Saving the future now
- By Rick Barry
- Jun 02, 2003
Nearly everyone knows documents are increasingly "born digital" — and often are never even used in paper form. But not everyone realizes that digital documents constitute public records.
Some of those records are only trivial in value, while others may be needed for a few years. But a very small portion is of enduring value, important to the "life of the Republic." Judgments about which records are trivial and which are substantive are critical.
Serious human rights and public accountability issues are at stake for the government and the public. Indeed, Eduard Mark, an Air Force historian, wrote in an April 24 online discussion with other historians that the system to maintain federal records has "collapsed utterly."
"It will be impossible," he continued, "to write the history of recent diplomatic and military history as we have written about World War II. Too many records are gone, and with [them] public accountability of government and rational public administration."
The National Archives and Records Administration and other federal agencies face growing difficulties keeping up with the escalating creation of electronic records — word-processed documents, presentation slides, e-mail messaging, Web sites and other newer forms of electronic records — because traditional processes, technologies and skills for maintaining paper records are inadequate.
NARA is addressing this crisis on several levels, particularly in its 2002 Redesign of Federal Records Management proposal and its Electronic Records Archives program.
NARA's initiatives face considerable challenge individually, but the even greater task will be to integrate those programs. In addition, the lack of public and executive attention to records and recordkeeping, an unwillingness to commit necessary resources — money, skills, training and technology — and the need to overcome entrenched organizational cultures also threaten records preservation.
A recent survey revealed that records managers believe that agency heads, legislators, journalists, auditors, lawyers and historians need and use records. Yet those same managers do little to publicly foster support for sound recordkeeping practices.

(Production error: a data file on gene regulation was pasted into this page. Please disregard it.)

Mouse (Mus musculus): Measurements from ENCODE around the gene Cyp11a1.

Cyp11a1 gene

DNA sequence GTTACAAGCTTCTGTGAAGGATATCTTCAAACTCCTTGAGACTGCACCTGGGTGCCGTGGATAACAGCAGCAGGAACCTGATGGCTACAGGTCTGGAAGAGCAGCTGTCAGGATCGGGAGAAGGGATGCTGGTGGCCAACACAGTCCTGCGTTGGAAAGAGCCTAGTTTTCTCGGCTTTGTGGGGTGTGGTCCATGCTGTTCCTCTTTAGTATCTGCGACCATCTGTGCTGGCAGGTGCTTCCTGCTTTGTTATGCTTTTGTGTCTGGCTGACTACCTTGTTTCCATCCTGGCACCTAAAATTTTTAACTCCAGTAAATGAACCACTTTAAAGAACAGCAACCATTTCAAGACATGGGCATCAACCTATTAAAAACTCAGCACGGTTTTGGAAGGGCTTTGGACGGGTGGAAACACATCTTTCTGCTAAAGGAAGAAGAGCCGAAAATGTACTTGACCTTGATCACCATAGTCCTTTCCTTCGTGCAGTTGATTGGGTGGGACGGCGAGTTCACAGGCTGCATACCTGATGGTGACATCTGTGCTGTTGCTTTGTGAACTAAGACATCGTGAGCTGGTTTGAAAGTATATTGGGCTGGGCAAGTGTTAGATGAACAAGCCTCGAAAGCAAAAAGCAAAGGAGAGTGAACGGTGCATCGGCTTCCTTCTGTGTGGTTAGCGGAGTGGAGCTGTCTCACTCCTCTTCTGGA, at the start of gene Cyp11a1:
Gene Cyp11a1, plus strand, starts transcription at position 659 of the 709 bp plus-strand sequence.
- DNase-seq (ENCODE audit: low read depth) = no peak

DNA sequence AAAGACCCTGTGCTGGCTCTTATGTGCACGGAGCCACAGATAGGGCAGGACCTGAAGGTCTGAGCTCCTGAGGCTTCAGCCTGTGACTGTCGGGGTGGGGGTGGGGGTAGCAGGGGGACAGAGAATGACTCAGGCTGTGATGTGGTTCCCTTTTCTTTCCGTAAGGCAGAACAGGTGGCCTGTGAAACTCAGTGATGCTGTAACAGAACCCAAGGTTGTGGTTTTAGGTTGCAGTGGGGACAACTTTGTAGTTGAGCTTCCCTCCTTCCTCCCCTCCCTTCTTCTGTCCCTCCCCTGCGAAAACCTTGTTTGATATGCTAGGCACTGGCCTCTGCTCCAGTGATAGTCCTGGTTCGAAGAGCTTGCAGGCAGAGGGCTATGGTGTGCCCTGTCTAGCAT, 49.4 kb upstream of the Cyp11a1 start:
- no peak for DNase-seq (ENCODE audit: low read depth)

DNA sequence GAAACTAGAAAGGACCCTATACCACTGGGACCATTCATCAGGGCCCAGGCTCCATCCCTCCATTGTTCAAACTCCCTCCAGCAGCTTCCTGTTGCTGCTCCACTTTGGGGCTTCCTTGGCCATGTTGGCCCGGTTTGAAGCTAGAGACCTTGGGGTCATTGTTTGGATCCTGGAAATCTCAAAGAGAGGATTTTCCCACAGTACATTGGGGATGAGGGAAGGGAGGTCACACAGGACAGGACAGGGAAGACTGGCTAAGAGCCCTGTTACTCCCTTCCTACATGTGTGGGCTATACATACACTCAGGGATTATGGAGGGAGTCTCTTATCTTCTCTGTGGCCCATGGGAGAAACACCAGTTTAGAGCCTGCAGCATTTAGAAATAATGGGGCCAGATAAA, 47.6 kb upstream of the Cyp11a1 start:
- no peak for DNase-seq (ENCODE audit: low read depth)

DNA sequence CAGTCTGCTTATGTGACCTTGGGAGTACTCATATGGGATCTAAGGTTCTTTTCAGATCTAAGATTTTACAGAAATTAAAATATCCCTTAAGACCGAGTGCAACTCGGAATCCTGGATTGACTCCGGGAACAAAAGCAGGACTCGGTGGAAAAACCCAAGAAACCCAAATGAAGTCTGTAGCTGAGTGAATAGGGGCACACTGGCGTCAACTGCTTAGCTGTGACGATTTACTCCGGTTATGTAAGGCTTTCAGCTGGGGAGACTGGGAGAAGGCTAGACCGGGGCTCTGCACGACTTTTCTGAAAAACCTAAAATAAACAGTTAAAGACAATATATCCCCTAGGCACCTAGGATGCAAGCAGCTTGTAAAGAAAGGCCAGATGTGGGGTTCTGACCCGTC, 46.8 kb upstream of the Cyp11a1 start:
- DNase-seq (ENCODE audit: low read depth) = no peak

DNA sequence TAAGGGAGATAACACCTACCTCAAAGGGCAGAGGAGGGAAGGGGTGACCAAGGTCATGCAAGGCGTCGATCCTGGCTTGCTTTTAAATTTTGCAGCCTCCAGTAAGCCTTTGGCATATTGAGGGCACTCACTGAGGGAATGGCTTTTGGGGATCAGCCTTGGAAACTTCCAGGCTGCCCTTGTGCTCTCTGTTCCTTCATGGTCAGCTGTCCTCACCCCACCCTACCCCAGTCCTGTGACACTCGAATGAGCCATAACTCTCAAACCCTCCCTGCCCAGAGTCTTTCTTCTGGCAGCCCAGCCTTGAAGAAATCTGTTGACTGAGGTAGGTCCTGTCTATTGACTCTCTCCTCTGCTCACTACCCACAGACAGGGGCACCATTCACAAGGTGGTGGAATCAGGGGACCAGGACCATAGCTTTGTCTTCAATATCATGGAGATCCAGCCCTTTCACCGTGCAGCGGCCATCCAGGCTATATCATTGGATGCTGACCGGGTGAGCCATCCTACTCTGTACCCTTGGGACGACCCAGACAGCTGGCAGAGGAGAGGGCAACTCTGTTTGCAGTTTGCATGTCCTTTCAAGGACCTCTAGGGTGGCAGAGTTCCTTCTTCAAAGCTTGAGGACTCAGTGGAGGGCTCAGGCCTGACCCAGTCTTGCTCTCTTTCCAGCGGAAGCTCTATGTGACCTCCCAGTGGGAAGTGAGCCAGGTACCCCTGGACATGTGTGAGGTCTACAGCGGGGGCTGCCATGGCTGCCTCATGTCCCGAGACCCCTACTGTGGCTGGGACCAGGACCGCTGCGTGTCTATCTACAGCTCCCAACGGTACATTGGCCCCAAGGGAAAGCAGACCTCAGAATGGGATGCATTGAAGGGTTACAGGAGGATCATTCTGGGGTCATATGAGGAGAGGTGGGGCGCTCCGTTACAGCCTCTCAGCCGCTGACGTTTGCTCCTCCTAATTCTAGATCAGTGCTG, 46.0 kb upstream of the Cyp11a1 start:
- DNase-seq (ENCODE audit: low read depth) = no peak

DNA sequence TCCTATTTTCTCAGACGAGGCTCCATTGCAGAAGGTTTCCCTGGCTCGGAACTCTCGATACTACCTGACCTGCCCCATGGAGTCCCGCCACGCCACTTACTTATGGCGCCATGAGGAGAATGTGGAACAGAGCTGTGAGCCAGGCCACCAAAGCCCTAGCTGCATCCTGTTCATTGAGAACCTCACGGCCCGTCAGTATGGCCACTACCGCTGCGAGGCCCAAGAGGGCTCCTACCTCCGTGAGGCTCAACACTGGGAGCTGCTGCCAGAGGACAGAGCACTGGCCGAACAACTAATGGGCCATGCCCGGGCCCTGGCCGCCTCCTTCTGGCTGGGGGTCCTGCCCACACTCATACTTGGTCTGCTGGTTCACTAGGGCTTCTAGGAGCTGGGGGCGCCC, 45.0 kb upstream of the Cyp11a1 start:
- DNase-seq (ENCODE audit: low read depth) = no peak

NARA cannot overcome such complex issues alone. Other agencies and Congress must do some of the heavy lifting. NARA's bold Redesign of Federal Records Management proposal would overhaul practices underpinning federal recordkeeping — practices derived from a paper-based paradigm developed at the time of the Archives' creation in 1934. According to deputy archivist Lewis Bellardo, NARA is moving ahead with plans to implement the proposal.
The implications are far-reaching. If implemented, the practices could change how and when records are captured and transferred to NARA, how they reflect core agency business aims and how they are appraised for long-term disposition, as well as the meaning and accessibility of records designated as permanent and how records can better serve public policy-makers.
The example of record transfer illustrates the potential impact of the new plan. For decades, agencies have transferred archival records to NARA 30 years after the documents are produced. Some get lost or mutilated along the way.
Under NARA's redesigned plan and new standard, agencies would transfer records at the time of their creation to NARA or a temporary or permanent NARA-certified, agency-level digital archive.
NARA also would shift from its 30-years-after-the-fact practice to a top-down, agency triage approach based on risk factors such as accountability or the extent to which records relate to human rights concerns. This strategy would help determine how much attention NARA should pay to different agencies.
Where agency recordkeeping is found lacking, NARA would provide technical assistance. This is an excellent approach but it requires a major refocusing of NARA's work. NARA also may need sharper teeth for the new role.
The shift also represents a turnaround for some NARA professionals, who in the past have been less than enthusiastic about taking early physical custody of agency records because that would entail handling Freedom of Information Act requests. This is a logical point. The relationships between recordkeeping, security downgrading and FOIA management need to be revisited.
At least at the top, NARA has strong incentives to redesign. The organization has begun the process, but it isn't clear to what extent the bulk of NARA staff or the subjects of NARA's mandate are excited — or if they even have it on their radar screens.
Barry is a principal of Barry Associates in Arlington, Va. He has worked as a consultant for several national archivists, including NARA.